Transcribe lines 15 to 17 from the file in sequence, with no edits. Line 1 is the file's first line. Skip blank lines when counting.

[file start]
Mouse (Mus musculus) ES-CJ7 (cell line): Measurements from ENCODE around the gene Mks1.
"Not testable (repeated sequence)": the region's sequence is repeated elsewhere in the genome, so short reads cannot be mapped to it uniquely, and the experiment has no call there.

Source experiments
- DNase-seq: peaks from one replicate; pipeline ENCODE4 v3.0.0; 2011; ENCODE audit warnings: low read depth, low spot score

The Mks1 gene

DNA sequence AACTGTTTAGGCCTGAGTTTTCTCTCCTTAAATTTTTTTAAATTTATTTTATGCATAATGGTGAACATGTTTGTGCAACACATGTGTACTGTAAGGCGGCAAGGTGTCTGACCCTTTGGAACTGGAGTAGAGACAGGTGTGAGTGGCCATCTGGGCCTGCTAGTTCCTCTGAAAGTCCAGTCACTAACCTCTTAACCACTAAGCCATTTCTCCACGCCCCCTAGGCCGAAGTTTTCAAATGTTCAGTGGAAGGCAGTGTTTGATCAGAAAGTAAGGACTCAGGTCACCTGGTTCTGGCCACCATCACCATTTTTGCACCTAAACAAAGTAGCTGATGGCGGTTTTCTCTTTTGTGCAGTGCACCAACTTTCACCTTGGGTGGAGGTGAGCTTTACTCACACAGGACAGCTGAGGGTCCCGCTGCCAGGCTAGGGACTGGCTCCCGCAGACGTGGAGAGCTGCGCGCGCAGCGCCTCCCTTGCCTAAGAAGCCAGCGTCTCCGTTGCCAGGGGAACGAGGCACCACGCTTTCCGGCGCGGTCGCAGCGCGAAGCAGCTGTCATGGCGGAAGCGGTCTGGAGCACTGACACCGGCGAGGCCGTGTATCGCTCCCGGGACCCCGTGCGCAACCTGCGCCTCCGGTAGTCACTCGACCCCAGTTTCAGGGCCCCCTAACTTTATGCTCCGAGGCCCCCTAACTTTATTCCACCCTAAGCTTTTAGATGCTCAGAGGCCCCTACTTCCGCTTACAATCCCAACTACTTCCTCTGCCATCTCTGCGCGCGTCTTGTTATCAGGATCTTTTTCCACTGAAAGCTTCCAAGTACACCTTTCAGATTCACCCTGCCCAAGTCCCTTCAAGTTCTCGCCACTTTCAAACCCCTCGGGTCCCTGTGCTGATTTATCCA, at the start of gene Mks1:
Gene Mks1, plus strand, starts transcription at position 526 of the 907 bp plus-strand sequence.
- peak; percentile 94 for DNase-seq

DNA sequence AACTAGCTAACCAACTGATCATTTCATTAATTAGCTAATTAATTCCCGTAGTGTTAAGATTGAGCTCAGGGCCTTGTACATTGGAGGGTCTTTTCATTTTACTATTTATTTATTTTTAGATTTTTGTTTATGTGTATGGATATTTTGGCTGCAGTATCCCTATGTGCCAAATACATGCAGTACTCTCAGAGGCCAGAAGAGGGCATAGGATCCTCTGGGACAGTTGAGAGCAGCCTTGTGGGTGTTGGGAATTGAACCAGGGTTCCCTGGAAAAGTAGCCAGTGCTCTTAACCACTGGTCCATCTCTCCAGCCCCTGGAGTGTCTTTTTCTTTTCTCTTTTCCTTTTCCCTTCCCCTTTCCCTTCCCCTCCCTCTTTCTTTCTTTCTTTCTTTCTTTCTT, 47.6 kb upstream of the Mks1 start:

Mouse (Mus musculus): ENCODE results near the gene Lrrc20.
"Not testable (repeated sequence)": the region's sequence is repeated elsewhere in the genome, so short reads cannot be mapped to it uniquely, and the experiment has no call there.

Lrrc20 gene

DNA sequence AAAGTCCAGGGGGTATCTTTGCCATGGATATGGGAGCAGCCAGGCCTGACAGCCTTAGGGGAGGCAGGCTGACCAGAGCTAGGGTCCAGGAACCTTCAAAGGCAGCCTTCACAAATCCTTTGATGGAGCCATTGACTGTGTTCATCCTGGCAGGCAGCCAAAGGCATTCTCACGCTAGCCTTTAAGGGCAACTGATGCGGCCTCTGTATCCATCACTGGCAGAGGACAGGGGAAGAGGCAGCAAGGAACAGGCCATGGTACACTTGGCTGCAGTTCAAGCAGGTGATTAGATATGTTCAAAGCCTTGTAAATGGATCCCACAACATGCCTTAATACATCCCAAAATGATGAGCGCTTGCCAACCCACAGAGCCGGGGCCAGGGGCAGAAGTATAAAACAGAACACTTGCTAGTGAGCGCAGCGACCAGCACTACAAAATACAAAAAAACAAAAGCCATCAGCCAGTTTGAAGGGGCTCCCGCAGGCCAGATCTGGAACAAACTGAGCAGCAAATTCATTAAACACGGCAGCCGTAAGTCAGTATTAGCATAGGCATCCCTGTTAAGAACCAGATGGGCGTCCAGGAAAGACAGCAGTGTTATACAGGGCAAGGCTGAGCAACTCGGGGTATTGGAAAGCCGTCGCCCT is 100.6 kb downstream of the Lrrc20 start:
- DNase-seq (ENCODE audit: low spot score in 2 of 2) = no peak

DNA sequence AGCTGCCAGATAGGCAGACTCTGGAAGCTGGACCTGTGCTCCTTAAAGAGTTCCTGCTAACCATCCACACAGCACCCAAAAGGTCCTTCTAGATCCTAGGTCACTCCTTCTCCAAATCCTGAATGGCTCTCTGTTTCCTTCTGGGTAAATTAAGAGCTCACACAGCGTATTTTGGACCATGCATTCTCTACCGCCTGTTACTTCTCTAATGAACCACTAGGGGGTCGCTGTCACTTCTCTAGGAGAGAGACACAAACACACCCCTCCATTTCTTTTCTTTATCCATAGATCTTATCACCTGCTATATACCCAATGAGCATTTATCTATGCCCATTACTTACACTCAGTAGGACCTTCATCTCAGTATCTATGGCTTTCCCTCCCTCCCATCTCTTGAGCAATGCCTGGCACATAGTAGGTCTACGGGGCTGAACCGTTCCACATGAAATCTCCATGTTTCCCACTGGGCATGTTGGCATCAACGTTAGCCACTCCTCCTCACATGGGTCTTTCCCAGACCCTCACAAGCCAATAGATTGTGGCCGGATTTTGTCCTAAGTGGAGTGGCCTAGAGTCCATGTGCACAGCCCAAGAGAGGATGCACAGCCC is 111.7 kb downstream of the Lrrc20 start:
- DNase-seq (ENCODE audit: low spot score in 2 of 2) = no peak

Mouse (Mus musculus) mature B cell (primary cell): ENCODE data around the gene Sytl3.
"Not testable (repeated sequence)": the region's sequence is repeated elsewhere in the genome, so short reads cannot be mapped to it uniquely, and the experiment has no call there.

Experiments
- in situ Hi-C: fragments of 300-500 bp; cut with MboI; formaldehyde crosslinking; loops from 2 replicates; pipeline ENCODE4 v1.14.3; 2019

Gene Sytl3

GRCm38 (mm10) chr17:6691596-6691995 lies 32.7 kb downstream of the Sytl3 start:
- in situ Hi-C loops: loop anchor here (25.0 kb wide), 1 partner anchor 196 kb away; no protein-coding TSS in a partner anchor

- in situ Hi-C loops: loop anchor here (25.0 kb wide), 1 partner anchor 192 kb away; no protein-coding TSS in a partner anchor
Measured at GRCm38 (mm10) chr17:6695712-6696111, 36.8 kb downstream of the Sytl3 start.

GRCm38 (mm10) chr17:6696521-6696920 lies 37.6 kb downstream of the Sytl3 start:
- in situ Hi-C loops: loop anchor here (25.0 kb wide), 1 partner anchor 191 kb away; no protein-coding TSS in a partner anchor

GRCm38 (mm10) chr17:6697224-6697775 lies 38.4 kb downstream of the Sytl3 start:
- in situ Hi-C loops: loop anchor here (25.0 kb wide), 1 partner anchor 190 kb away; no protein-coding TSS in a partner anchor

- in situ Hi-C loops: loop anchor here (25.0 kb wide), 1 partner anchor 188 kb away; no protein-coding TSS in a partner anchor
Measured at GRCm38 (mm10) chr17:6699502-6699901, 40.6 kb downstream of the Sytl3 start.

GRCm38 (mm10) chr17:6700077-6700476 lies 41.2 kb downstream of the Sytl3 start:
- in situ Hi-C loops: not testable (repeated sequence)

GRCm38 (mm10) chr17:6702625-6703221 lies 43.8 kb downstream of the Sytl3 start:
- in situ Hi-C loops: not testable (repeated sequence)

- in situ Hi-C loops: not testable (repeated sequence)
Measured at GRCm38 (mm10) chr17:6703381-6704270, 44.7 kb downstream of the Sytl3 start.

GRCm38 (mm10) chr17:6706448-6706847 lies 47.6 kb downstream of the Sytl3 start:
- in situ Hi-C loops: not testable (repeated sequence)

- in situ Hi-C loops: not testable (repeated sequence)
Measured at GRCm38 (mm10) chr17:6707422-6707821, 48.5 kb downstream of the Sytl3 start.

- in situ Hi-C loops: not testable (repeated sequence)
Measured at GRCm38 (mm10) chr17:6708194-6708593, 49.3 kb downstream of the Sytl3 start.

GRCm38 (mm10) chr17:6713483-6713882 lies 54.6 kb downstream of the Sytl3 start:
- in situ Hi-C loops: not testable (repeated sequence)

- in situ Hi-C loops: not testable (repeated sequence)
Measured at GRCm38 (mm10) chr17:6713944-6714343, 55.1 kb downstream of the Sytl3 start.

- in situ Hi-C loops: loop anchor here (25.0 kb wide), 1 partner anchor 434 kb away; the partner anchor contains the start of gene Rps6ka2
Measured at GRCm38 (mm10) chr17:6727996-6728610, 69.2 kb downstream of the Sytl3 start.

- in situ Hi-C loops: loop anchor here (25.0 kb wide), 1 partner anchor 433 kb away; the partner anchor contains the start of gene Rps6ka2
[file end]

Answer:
DNA sequence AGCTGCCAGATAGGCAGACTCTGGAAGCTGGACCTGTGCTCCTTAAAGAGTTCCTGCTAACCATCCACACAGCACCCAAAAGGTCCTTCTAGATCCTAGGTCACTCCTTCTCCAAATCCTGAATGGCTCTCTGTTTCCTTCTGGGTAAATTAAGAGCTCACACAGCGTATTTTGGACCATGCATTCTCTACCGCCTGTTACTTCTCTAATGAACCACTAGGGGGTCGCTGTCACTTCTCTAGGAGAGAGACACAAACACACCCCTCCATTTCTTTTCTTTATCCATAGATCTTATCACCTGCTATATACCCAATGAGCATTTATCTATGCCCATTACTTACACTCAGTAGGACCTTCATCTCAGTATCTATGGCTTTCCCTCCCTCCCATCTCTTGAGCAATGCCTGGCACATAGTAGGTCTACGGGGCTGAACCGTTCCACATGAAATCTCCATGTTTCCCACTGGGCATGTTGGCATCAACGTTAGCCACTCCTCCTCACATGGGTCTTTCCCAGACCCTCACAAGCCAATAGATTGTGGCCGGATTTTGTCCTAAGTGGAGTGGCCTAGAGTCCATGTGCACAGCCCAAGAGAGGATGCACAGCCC is 111.7 kb downstream of the Lrrc20 start:
- DNase-seq (ENCODE audit: low spot score in 2 of 2) = no peak

Mouse (Mus musculus) mature B cell (primary cell): ENCODE data around the gene Sytl3.